I have thought this in the past but increasingly suspect the current Conservative Party is a containment machine that will frustrate any genuine British right emerging. On the continent I don’t see many ‘centre-right’ parties offering a genuine right rather than just woke and liberalism at slightly lower speeds than the left. The main exception is Fidesz in Hungary, but Orban is perhaps sui generis. I also don’t see a sui generis British equivalent of Donald Trump performing a hostile takeover of the Tories like the Donald has with the GOP. In France, Germany, Netherlands, Poland, Spain, Sweden and Italy, the ‘centre-right’ are containment, while the supposed ‘far-right’ parties in each are the actual conservatives.

  • Martin

    I should have added that by all accounts, European ‘reactionary’ parties like National Rally, Alternative for Germany, PVV, Brothers of Italy,etc., appear to be increasingly popular with young people in their respective countries. Whereas the semi-woke Tories are extremely unpopular with the young and increasingly rely on the retired vote. Makes me think that even out of self-interest alone, the British right needs a reboot.

  • Tories delenda est

    Quite right. Voting for Reform despite zero chance of them getting elected in my constituency, but sometimes it’s just about doing the right thing for the right reasons.

    “Tories delenda est”

  • I have thought this in the past but increasingly suspect the current Conservative Party is a containment machine that will frustrate any genuine British right emerging.

    Exactly correct. The Tories are not the solution, they are the problem.

  • Ferox

    My question is, when Labour wins in a landslide how bad do you expect their tenure to be?

    Will there be anything left for your small-c conservative revival to save? Or will your new, authentic conservative party rise in a remnant nation that has been inundated with hostiles beyond any hope of recovery, and effectively no longer exists?

  • SteveD

    “I have voted for the Conservative Party in every election since 1979 bar one”

    Who would admit to that?

  • Stuart Noyes

    Why has it taken you so long to see the light?

  • Andy

    I expect Labour to:

    1) Bring in votes for 16-year-olds, foreign residents, and (maybe) electoral reform,

    2) Carry on with mass migration,

    3) Expand the equalities legislation and weaponise it.

    The result of all this will make it all but impossible for a new centre-right party to get elected (if one is even permitted to exist and not classified as a proscribed organization).

    How this is resolved peacefully is beyond me.

  • Paul Marks

    Sadly it is the best Members of Parliament, the people who really do support national independence and individual liberty, who are likely to lose their seats – “Central Office” works to try and make sure that it is “liberals” (really anti liberals – the modern inversion of the word “liberal” which would have baffled Gladstone or John Bright, just as “One Nation” means anti nation – a Member of Parliament has to sign up to international governance to join the Orwellian named “One Nation Group”).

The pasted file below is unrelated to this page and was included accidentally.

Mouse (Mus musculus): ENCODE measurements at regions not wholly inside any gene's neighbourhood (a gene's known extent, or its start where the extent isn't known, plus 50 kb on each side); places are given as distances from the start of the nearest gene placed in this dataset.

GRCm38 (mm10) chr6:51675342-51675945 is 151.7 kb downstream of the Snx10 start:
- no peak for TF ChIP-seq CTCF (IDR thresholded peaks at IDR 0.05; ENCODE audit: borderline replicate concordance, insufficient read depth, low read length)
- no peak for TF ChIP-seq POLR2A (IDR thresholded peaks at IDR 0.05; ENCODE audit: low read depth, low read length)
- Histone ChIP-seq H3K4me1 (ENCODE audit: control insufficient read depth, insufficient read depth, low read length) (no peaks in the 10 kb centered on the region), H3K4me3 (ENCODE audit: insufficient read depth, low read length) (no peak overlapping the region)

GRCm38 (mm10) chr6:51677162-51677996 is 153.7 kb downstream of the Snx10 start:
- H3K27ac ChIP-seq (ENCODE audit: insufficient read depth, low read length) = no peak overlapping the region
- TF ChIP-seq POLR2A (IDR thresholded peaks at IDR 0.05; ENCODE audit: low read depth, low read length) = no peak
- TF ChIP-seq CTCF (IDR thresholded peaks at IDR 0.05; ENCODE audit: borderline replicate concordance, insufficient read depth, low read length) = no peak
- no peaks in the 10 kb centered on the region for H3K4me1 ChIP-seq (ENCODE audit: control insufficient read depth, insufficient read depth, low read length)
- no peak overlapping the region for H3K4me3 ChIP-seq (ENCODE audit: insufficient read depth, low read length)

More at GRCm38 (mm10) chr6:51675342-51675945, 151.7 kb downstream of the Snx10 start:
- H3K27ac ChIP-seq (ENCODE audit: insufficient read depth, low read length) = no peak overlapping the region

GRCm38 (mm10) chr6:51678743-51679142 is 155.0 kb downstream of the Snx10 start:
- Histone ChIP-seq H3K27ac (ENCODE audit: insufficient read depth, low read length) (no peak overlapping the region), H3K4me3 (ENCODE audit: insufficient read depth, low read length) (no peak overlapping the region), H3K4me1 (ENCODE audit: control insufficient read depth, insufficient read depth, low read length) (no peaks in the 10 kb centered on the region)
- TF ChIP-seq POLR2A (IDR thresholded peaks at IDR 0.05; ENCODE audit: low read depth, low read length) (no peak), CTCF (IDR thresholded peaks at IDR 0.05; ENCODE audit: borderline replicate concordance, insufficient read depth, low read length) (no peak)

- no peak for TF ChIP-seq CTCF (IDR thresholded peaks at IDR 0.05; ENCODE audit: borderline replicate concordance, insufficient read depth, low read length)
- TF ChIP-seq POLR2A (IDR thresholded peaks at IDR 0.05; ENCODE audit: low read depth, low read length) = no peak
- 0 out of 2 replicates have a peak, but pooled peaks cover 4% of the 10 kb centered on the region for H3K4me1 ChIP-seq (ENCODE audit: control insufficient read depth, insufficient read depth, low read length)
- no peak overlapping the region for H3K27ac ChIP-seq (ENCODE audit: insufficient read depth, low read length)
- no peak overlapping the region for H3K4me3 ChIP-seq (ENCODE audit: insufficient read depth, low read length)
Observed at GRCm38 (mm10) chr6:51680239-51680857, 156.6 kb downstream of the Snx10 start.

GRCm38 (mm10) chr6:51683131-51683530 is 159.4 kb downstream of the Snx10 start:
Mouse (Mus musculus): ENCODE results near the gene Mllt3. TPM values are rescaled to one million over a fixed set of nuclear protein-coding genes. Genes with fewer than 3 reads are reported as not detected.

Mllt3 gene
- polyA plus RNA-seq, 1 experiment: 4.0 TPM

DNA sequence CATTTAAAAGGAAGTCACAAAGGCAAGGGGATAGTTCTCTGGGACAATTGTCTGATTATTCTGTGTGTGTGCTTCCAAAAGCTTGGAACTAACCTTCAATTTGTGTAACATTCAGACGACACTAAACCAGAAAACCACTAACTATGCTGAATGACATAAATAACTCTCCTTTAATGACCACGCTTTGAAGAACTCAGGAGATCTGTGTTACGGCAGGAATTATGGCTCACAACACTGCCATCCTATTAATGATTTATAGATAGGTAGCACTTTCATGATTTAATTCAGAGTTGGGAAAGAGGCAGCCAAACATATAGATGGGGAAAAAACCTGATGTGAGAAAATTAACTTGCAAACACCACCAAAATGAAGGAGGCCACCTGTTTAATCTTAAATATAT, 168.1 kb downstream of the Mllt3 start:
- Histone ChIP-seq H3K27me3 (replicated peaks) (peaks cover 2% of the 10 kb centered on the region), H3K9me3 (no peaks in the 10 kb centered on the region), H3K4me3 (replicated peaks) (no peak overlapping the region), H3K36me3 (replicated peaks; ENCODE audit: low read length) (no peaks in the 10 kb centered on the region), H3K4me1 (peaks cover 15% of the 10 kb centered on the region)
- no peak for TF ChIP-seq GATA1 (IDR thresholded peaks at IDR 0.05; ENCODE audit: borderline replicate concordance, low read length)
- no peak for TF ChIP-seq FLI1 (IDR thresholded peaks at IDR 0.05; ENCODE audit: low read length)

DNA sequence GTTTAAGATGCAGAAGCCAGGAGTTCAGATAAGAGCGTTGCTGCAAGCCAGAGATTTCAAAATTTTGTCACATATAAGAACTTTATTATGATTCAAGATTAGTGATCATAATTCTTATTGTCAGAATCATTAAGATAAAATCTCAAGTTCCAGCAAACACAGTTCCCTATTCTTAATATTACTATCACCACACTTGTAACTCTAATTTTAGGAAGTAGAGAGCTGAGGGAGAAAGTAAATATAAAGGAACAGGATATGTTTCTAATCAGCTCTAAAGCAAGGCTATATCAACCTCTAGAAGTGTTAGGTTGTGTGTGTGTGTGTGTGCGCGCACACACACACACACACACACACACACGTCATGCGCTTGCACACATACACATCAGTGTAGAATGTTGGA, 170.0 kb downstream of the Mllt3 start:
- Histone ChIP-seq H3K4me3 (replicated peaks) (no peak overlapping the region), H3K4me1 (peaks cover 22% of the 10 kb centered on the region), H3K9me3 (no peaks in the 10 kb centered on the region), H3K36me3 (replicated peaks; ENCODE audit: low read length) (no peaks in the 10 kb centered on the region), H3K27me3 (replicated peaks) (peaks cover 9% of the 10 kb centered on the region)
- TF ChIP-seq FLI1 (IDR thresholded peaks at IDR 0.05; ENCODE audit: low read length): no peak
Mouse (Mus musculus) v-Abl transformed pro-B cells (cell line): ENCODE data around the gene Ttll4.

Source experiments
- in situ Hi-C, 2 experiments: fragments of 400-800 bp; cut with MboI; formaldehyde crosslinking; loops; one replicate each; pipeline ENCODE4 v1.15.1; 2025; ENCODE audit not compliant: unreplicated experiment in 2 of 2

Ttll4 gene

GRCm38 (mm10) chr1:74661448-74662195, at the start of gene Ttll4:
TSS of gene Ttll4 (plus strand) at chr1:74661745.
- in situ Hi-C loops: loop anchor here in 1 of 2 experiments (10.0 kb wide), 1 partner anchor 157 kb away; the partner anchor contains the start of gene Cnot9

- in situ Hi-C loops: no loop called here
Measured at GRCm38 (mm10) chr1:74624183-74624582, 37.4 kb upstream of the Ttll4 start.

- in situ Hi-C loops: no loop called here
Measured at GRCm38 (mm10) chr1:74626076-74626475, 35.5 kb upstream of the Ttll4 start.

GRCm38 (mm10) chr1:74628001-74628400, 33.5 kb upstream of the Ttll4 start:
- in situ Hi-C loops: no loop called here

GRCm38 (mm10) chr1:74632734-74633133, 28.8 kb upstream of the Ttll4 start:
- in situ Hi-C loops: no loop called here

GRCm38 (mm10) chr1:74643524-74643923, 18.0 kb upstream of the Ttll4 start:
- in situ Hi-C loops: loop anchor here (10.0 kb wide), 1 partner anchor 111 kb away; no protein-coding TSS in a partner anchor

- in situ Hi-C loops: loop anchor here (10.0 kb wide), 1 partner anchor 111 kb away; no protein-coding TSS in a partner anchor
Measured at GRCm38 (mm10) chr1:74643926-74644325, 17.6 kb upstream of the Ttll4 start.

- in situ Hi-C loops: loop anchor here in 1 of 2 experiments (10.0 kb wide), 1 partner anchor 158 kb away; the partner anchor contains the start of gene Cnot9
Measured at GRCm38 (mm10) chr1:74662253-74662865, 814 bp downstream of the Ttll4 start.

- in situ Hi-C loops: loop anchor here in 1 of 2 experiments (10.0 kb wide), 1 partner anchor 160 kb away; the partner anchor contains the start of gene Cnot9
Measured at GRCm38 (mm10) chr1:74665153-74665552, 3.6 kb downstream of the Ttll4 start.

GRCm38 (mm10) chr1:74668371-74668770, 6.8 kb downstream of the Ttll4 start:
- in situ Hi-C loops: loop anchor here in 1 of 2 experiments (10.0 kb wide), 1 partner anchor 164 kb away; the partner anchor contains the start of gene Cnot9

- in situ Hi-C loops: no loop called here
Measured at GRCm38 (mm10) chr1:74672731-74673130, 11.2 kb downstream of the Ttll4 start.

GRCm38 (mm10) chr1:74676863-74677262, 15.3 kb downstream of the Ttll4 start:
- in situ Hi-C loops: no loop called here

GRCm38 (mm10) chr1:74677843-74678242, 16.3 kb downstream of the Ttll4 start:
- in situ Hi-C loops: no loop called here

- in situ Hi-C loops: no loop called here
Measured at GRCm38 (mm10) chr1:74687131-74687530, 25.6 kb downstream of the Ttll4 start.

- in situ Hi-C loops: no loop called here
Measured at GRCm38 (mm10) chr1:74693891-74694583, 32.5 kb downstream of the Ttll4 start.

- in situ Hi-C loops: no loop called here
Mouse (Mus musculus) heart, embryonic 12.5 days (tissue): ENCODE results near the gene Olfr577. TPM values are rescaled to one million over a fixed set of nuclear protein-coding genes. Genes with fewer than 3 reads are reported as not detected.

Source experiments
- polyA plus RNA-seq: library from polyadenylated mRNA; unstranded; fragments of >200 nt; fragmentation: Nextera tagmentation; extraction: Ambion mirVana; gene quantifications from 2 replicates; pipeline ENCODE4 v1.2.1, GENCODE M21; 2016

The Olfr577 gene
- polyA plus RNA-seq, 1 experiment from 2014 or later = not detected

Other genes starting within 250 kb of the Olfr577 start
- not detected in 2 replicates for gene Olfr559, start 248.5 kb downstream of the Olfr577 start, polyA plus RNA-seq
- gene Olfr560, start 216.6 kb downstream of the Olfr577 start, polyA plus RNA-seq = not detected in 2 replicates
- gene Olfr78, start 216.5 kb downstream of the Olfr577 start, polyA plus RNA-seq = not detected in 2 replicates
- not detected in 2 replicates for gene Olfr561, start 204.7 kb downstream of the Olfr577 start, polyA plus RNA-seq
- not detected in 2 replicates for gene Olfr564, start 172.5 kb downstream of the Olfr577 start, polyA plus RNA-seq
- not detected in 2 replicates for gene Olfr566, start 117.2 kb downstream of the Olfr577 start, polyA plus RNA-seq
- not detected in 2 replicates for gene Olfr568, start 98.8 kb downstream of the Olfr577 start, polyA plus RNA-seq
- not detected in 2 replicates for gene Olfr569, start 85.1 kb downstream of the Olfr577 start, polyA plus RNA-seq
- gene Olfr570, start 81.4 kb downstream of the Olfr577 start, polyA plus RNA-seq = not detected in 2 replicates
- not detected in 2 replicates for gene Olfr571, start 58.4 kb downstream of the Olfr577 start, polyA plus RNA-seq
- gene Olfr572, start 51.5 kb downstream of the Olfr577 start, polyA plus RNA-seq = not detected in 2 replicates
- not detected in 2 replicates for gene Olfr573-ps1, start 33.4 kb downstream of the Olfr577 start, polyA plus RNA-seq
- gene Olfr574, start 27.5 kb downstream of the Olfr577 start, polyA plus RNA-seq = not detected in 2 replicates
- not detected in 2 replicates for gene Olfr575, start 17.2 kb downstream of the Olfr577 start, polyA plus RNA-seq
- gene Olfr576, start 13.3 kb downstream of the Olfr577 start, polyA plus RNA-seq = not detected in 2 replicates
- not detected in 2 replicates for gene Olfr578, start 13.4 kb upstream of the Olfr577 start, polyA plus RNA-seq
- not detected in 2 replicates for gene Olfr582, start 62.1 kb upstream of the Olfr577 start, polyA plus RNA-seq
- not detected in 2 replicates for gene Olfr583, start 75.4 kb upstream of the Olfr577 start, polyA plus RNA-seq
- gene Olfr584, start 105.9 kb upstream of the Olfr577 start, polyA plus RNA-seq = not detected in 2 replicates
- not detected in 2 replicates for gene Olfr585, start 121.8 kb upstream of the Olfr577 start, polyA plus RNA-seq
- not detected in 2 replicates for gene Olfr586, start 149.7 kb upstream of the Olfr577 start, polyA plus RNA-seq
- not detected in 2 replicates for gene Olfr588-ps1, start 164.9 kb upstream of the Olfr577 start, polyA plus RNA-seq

John K and Barbarus.

    Yes the Civil Service is a bad idea – that is one thing I agree with Disraeli about, and the “independent authorities” are vastly worse than the Civil Service.

    However, the real problem is Credit Money – the authorities, the Bank of England and the allied Credit Bubble banks, can create endless “money” from NOTHING and can (as Lee Anderson might put it) can “dish it out to their mates”.

    There is no way that can “just” be economic power (the Cantillon Effect – concentration of wealth into institutionally corrupt hands) – it inevitably becomes POLITICAL power.

    Whilst this monetary and financial system remains – democracy will be a bit of sham, as the people who create the money (from NOTHING) and dish it out, can do Prime Ministers who do not “go along with the narrative” what they did to Liz Truss.

  • Why has it taken you so long to see the light?

    Because it didn’t have to be this way. It was not preordained the party would end up where it has. But it did.

  • Sadly it is the best Members of Parliament, the people who really do support national independence and individual liberty, who are likely to lose their seats

    Yet another reason why the party needs to utterly burn. All that will be left is the vilest shits, meaning all but the most delusional Tory votes will not be able to sell the undead corpse as a ‘conservative’ party.

  • How this is resolved peacefully is beyond me.

    It probably won’t be peaceful.

  • Paul Marks

    Andy – the Republic of Ireland has a way of, hopefully, dealing with the problem of a political and economic elite totally out of tune with, indeed full of hatred for, ordinary people.

    This way is referendums – such as referendums last Friday, rejecting by two thirds and three quarters, the elite plans to change the Irish Constitution to fit in with the international agenda of the Corporations and international governmental bodies.

    In the United Kingdom we had a referendum to gain independence from the European Union – but, sadly, that meant that the domestic branch of the international elite just carried on the same “Progressive” policies. We shall have to see if the Irish people manage to defeat the elite – I do not know if they will or not.